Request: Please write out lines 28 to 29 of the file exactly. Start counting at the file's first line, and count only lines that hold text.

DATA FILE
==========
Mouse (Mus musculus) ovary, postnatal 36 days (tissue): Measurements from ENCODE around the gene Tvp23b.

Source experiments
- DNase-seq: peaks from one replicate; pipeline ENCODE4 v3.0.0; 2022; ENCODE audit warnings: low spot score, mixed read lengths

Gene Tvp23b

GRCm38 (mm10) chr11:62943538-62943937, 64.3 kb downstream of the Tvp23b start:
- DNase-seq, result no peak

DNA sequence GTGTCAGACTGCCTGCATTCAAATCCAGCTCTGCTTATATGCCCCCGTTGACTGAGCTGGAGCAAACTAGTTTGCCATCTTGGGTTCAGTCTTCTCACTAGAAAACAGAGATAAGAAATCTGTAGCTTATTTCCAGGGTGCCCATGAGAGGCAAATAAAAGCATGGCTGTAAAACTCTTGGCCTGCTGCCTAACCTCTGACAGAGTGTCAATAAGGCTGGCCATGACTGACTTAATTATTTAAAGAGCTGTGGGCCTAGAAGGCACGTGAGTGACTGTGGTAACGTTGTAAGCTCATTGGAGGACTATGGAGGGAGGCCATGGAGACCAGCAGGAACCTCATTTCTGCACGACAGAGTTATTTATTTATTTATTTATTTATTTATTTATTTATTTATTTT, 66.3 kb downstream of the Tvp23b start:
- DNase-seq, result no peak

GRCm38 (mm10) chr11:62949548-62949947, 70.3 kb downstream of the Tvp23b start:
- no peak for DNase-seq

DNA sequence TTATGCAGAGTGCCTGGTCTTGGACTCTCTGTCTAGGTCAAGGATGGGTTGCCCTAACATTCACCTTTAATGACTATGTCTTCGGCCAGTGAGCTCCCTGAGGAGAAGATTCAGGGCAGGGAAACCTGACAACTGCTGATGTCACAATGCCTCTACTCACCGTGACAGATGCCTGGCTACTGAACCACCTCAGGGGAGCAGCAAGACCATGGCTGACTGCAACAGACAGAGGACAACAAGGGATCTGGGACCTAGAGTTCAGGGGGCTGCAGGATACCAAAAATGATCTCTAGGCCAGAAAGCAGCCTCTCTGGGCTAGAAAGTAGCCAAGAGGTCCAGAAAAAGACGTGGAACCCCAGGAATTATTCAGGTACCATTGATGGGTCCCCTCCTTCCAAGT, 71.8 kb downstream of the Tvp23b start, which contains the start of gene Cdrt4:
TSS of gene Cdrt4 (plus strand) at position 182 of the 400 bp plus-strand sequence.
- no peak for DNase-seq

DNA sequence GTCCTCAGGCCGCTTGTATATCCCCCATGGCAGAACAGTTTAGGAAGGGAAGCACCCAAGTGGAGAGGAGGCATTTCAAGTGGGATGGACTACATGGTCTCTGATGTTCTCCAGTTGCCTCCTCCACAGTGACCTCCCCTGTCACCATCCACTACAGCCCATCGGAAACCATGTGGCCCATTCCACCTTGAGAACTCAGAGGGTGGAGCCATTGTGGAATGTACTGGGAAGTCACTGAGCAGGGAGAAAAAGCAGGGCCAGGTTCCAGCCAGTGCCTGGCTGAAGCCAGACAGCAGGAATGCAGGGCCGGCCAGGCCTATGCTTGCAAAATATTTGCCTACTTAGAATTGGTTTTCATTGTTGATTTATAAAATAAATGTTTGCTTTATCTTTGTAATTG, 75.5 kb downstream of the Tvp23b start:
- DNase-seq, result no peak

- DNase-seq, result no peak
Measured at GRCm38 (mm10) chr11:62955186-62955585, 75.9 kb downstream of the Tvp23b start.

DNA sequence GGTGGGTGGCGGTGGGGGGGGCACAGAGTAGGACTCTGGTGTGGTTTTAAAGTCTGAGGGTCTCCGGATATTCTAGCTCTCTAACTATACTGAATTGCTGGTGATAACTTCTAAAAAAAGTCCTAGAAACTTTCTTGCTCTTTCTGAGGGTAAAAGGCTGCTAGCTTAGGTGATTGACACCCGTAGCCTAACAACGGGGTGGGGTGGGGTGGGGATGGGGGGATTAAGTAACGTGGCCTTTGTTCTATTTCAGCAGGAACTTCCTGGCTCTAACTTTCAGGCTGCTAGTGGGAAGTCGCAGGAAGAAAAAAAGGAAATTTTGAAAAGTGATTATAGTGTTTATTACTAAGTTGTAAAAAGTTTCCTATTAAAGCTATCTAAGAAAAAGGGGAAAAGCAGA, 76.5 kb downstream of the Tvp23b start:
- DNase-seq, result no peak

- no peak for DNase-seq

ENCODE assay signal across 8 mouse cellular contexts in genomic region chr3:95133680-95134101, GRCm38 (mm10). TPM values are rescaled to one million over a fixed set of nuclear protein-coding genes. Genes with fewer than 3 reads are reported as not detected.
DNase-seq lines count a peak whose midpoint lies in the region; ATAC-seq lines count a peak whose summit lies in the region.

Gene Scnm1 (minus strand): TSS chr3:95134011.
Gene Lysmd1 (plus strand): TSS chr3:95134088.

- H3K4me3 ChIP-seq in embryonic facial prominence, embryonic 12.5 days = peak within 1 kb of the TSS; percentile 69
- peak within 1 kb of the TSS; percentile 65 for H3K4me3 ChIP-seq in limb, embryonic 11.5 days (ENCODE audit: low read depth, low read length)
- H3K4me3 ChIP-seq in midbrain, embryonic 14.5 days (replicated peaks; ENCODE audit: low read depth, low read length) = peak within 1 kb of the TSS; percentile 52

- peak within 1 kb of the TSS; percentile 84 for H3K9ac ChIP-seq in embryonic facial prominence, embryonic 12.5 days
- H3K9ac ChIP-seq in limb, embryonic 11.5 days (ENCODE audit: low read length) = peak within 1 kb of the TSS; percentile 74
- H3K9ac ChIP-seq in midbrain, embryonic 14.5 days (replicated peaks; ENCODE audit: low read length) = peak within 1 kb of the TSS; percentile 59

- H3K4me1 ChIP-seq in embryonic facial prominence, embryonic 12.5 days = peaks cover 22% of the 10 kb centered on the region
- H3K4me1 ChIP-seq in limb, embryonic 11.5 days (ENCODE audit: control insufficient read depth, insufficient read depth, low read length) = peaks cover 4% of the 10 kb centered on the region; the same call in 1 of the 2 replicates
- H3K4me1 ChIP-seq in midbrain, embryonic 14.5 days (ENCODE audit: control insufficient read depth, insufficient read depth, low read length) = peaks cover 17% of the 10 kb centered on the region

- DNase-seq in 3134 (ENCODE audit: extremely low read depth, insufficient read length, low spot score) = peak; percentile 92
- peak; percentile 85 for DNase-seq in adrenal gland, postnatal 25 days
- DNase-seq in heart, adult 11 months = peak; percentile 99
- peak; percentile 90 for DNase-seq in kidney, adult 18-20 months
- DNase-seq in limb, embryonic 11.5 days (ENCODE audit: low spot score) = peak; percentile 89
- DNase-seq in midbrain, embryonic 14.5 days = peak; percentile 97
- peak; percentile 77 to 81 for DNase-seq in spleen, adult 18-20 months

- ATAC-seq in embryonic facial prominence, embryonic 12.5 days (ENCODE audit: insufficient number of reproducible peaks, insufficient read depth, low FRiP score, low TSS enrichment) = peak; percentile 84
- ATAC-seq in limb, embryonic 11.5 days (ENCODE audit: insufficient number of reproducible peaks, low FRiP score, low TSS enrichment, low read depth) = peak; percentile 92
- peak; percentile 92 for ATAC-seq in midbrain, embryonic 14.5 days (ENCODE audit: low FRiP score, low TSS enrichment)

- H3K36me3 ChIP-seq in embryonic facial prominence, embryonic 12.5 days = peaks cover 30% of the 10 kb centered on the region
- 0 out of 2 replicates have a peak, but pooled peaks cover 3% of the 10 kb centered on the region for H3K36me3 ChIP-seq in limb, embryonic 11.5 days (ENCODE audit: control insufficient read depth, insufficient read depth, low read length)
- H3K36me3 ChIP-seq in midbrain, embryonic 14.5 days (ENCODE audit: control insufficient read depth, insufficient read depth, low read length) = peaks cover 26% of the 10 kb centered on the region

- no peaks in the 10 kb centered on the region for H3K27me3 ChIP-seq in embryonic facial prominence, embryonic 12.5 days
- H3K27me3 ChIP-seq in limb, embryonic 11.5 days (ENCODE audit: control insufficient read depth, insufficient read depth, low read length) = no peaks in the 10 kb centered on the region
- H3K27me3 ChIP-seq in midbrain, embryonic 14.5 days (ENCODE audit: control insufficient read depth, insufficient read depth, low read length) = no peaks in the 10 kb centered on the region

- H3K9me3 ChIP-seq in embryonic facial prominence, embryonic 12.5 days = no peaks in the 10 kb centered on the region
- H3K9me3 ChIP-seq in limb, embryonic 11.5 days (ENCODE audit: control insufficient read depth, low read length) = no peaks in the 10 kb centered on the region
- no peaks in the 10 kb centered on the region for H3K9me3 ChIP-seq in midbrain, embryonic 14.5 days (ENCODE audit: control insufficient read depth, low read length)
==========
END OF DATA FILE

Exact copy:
- peak within 1 kb of the TSS; percentile 84 for H3K9ac ChIP-seq in embryonic facial prominence, embryonic 12.5 days
- H3K9ac ChIP-seq in limb, embryonic 11.5 days (ENCODE audit: low read length) = peak within 1 kb of the TSS; percentile 74